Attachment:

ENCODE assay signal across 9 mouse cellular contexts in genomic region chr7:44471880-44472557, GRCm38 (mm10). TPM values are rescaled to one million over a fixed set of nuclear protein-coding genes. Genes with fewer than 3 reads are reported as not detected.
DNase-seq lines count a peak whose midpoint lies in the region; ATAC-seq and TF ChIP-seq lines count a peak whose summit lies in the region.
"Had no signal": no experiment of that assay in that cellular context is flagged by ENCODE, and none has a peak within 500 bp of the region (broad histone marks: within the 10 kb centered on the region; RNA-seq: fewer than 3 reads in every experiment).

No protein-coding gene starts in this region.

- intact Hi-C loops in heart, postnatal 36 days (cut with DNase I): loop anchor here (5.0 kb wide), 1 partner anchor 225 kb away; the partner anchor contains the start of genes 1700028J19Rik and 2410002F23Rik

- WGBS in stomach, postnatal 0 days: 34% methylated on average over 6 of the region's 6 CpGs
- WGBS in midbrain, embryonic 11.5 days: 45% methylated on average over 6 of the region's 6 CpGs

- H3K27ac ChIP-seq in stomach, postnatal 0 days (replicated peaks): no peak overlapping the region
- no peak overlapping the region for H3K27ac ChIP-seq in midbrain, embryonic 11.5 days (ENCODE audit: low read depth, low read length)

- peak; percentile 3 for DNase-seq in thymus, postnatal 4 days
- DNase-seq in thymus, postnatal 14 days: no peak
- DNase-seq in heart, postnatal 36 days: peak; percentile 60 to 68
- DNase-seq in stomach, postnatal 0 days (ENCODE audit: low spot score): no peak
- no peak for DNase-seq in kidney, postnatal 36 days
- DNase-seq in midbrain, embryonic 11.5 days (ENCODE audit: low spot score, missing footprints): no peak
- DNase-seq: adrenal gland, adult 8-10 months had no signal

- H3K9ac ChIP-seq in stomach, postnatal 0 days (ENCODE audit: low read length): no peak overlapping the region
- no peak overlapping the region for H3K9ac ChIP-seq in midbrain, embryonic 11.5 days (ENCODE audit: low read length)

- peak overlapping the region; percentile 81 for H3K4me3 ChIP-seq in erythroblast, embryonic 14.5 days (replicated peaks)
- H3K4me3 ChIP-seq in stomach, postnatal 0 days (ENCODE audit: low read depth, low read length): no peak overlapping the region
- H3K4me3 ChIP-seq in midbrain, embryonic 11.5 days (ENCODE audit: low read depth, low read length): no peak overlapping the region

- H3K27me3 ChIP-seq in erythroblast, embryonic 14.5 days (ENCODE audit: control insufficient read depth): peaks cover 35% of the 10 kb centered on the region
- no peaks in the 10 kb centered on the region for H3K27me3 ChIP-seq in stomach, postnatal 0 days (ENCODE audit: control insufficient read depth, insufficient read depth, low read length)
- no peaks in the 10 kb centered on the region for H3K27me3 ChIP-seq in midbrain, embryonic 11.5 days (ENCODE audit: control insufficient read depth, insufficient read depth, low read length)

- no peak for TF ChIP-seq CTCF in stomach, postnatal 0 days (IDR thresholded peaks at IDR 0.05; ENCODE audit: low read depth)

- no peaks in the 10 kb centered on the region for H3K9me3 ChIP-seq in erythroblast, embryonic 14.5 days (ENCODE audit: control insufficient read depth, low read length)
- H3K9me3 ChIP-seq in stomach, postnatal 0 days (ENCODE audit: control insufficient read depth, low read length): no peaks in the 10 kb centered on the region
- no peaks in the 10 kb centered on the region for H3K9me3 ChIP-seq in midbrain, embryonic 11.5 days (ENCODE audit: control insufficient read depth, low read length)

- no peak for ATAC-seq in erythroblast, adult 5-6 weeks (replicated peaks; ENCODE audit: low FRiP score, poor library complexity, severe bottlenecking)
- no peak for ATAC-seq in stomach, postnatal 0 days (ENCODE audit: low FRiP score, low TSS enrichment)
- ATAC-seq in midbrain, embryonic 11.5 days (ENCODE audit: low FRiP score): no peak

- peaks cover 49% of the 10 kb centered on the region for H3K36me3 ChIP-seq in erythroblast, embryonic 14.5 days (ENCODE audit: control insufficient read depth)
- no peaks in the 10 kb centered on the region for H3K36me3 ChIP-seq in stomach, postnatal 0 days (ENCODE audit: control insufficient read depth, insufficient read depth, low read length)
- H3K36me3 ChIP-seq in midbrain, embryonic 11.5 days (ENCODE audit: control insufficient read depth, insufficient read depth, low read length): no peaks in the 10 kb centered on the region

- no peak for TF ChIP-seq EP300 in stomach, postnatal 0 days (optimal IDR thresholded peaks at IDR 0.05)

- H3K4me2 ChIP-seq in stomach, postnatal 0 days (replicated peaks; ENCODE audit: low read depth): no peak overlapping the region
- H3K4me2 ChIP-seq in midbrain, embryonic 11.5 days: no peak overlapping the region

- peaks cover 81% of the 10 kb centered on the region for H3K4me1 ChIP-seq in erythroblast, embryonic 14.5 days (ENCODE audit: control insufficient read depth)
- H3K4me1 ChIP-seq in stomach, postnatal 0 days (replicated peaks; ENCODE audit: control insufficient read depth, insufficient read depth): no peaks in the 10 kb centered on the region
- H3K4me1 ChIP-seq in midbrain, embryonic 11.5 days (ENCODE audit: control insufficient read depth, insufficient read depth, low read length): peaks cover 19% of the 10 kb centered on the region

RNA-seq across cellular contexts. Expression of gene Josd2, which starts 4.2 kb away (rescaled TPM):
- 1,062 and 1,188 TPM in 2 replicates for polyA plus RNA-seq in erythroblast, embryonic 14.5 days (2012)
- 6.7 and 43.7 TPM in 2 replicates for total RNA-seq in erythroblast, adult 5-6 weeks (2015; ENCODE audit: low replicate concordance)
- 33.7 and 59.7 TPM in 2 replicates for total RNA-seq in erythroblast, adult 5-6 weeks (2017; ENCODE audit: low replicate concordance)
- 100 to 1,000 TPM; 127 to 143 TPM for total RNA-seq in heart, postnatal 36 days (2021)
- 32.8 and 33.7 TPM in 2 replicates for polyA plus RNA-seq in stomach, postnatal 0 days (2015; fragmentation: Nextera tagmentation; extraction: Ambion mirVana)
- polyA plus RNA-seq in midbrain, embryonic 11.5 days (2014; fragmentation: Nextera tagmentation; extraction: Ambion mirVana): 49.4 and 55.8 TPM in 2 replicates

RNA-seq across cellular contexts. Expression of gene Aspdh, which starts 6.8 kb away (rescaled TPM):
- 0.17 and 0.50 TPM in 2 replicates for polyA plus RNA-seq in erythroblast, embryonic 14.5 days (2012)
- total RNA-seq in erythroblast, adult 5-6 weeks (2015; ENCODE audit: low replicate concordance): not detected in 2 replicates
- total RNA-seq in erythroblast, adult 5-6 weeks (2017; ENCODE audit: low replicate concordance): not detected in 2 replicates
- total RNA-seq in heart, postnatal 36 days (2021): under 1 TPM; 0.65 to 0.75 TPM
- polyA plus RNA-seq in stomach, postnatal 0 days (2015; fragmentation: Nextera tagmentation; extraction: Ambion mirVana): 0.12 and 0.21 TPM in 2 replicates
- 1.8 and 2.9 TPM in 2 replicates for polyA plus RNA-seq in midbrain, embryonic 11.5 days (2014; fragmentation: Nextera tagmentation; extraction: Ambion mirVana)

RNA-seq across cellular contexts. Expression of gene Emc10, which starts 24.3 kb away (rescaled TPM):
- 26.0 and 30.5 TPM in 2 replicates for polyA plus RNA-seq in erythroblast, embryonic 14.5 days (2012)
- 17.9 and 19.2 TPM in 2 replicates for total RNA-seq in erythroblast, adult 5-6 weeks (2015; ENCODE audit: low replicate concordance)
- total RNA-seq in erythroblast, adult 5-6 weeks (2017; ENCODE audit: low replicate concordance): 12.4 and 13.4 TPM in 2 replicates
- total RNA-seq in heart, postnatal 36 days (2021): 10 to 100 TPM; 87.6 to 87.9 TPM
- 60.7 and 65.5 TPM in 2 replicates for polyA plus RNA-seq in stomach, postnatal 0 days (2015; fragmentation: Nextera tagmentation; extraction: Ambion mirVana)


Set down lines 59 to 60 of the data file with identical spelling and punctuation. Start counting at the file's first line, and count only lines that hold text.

- total RNA-seq in heart, postnatal 36 days (2021): 10 to 100 TPM; 87.6 to 87.9 TPM
- 60.7 and 65.5 TPM in 2 replicates for polyA plus RNA-seq in stomach, postnatal 0 days (2015; fragmentation: Nextera tagmentation; extraction: Ambion mirVana)